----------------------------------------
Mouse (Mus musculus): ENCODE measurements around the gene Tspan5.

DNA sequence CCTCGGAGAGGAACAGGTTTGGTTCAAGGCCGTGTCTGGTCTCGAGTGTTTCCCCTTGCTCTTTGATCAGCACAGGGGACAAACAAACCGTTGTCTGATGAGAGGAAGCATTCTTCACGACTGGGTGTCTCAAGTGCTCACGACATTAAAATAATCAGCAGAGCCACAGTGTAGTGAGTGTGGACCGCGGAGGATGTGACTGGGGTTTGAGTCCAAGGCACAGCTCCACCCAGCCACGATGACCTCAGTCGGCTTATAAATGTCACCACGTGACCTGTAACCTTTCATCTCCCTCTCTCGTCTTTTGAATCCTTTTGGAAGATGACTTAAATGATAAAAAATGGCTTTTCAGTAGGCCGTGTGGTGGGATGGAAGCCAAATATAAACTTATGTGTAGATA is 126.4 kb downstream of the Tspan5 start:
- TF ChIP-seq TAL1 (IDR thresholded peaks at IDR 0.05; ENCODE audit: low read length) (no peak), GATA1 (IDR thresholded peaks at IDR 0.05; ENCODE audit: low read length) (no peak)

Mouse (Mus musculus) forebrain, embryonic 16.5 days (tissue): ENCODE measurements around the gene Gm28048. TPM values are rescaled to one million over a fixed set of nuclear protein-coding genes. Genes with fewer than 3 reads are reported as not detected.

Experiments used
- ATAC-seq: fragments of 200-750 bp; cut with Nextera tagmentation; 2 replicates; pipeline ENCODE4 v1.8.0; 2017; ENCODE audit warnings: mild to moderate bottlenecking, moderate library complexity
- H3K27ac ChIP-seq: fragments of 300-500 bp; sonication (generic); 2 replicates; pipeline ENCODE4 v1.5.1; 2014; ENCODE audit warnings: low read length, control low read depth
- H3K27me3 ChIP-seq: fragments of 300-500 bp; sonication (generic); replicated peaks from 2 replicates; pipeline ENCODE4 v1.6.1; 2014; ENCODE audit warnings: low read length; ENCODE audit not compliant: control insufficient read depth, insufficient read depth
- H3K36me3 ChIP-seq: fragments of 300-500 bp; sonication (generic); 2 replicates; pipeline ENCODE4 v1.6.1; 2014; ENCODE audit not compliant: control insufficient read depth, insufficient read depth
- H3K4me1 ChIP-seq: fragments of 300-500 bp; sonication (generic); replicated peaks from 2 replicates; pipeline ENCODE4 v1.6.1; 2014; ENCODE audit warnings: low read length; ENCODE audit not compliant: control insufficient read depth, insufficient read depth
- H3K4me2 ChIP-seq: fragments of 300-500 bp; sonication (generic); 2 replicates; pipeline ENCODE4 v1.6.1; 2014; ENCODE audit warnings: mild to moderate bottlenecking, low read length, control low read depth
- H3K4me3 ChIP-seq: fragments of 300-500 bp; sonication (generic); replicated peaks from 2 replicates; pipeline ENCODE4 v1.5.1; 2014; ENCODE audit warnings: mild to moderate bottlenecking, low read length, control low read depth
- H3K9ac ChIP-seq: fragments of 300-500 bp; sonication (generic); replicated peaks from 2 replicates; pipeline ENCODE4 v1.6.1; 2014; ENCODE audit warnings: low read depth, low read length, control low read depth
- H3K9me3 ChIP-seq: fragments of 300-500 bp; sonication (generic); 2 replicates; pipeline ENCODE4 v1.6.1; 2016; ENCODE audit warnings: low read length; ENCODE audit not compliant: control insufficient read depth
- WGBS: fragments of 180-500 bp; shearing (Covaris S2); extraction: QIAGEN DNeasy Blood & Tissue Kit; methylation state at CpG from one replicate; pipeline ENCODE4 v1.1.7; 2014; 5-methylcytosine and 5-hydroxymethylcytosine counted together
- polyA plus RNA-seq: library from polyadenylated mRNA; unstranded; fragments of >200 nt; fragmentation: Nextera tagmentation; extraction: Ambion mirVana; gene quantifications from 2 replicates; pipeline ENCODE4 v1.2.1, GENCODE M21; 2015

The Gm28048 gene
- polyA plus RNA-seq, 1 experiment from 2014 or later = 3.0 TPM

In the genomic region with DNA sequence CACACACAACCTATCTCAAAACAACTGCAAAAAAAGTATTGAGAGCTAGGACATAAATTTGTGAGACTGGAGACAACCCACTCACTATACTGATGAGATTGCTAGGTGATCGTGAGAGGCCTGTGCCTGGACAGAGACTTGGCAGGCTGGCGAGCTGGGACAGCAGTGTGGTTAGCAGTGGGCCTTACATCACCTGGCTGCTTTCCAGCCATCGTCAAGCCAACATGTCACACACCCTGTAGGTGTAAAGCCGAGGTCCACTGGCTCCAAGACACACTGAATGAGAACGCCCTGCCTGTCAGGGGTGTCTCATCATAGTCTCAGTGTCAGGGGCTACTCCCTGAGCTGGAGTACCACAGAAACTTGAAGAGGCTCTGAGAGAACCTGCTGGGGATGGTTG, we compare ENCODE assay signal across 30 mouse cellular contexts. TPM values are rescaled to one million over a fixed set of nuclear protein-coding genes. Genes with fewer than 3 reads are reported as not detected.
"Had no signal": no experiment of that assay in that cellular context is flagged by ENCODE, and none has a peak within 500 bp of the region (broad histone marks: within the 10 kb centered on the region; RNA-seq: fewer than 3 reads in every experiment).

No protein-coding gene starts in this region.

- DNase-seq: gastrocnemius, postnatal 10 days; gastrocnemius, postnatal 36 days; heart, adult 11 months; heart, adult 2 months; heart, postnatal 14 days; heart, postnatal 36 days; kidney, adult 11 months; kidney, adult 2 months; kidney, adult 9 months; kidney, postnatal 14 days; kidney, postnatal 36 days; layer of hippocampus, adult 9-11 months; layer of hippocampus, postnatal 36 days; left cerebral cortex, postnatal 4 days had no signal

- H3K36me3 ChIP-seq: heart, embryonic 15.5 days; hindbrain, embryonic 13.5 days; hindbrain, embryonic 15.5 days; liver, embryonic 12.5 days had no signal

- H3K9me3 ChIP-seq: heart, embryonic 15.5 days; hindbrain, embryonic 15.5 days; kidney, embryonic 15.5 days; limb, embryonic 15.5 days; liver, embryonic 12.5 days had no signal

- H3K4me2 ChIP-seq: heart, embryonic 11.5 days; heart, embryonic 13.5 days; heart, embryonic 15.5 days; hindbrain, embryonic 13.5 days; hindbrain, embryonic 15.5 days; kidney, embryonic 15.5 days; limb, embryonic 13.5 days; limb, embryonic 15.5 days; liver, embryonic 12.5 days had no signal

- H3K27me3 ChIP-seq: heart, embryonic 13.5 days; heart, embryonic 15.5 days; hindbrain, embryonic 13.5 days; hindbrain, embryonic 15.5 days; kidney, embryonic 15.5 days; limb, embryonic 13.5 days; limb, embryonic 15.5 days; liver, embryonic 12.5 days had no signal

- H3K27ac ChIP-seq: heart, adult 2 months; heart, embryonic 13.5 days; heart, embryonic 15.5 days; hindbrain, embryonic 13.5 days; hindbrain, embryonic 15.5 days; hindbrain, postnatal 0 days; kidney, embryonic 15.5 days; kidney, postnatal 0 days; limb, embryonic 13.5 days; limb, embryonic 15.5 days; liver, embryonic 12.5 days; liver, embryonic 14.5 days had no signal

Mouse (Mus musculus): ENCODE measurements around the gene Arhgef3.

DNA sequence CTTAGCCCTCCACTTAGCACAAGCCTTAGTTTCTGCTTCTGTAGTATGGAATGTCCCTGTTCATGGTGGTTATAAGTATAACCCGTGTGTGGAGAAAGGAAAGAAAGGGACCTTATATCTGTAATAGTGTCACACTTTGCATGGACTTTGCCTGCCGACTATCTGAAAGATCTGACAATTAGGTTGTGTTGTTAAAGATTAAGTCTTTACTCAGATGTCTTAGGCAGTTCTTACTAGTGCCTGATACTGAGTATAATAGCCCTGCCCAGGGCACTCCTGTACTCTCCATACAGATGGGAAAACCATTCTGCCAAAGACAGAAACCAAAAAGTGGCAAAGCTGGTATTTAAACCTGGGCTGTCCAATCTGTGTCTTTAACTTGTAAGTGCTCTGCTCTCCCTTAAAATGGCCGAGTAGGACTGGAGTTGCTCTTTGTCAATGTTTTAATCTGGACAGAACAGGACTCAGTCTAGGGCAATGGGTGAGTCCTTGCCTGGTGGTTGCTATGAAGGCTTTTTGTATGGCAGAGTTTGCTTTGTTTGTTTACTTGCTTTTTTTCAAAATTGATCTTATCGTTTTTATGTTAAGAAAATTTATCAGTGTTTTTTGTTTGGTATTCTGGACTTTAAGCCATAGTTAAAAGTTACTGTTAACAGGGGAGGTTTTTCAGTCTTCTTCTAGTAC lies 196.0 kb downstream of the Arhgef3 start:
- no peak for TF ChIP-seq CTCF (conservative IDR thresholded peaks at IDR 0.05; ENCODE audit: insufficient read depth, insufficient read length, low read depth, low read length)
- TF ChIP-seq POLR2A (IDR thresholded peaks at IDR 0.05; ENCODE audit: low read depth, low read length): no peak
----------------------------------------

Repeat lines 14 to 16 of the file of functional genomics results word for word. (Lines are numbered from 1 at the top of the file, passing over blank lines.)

- H3K9me3 ChIP-seq: fragments of 300-500 bp; sonication (generic); 2 replicates; pipeline ENCODE4 v1.6.1; 2016; ENCODE audit warnings: low read length; ENCODE audit not compliant: control insufficient read depth
- WGBS: fragments of 180-500 bp; shearing (Covaris S2); extraction: QIAGEN DNeasy Blood & Tissue Kit; methylation state at CpG from one replicate; pipeline ENCODE4 v1.1.7; 2014; 5-methylcytosine and 5-hydroxymethylcytosine counted together
- polyA plus RNA-seq: library from polyadenylated mRNA; unstranded; fragments of >200 nt; fragmentation: Nextera tagmentation; extraction: Ambion mirVana; gene quantifications from 2 replicates; pipeline ENCODE4 v1.2.1, GENCODE M21; 2015